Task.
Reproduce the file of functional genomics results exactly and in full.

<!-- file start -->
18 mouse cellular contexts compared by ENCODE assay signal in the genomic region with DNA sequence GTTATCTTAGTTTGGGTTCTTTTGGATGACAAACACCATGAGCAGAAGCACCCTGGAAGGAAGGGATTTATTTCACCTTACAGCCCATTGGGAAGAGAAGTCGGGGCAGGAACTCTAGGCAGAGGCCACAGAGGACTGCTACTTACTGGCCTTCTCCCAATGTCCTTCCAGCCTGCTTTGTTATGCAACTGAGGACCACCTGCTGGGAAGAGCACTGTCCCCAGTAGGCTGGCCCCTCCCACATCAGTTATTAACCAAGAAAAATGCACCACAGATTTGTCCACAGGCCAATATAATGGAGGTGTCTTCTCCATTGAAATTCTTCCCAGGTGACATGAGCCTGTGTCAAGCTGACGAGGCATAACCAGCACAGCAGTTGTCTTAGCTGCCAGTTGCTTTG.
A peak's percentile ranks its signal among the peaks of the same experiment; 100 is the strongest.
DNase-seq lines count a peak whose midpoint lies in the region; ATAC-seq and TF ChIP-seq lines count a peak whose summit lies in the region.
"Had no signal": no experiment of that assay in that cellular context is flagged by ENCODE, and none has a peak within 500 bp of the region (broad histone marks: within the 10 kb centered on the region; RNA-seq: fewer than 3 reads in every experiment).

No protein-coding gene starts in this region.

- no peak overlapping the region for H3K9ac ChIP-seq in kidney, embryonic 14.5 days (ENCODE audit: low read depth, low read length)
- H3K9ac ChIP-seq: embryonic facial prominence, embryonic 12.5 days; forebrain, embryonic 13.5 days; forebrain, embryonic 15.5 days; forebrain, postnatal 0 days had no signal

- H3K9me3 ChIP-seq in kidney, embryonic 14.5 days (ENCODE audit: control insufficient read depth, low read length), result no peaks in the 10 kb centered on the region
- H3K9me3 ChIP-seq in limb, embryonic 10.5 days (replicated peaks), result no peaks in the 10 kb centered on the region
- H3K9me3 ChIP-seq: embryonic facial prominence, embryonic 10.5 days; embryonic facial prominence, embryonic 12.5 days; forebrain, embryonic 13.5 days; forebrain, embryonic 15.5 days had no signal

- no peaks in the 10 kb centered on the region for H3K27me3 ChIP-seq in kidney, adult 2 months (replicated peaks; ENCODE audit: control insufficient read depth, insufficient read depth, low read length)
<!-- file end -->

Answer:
18 mouse cellular contexts compared by ENCODE assay signal in the genomic region with DNA sequence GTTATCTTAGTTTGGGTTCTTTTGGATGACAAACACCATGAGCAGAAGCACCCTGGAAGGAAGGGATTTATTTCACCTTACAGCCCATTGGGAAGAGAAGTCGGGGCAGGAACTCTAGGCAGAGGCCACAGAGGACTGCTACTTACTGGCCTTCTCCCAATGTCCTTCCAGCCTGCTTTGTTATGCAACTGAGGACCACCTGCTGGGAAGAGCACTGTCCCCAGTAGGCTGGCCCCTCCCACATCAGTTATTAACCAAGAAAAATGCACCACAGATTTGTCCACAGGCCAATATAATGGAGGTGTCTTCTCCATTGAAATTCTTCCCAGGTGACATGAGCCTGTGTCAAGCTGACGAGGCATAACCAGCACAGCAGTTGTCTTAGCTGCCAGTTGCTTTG.
A peak's percentile ranks its signal among the peaks of the same experiment; 100 is the strongest.
DNase-seq lines count a peak whose midpoint lies in the region; ATAC-seq and TF ChIP-seq lines count a peak whose summit lies in the region.
"Had no signal": no experiment of that assay in that cellular context is flagged by ENCODE, and none has a peak within 500 bp of the region (broad histone marks: within the 10 kb centered on the region; RNA-seq: fewer than 3 reads in every experiment).

No protein-coding gene starts in this region.

- no peak overlapping the region for H3K9ac ChIP-seq in kidney, embryonic 14.5 days (ENCODE audit: low read depth, low read length)
- H3K9ac ChIP-seq: embryonic facial prominence, embryonic 12.5 days; forebrain, embryonic 13.5 days; forebrain, embryonic 15.5 days; forebrain, postnatal 0 days had no signal

- H3K9me3 ChIP-seq in kidney, embryonic 14.5 days (ENCODE audit: control insufficient read depth, low read length), result no peaks in the 10 kb centered on the region
- H3K9me3 ChIP-seq in limb, embryonic 10.5 days (replicated peaks), result no peaks in the 10 kb centered on the region
- H3K9me3 ChIP-seq: embryonic facial prominence, embryonic 10.5 days; embryonic facial prominence, embryonic 12.5 days; forebrain, embryonic 13.5 days; forebrain, embryonic 15.5 days had no signal

- no peaks in the 10 kb centered on the region for H3K27me3 ChIP-seq in kidney, adult 2 months (replicated peaks; ENCODE audit: control insufficient read depth, insufficient read depth, low read length)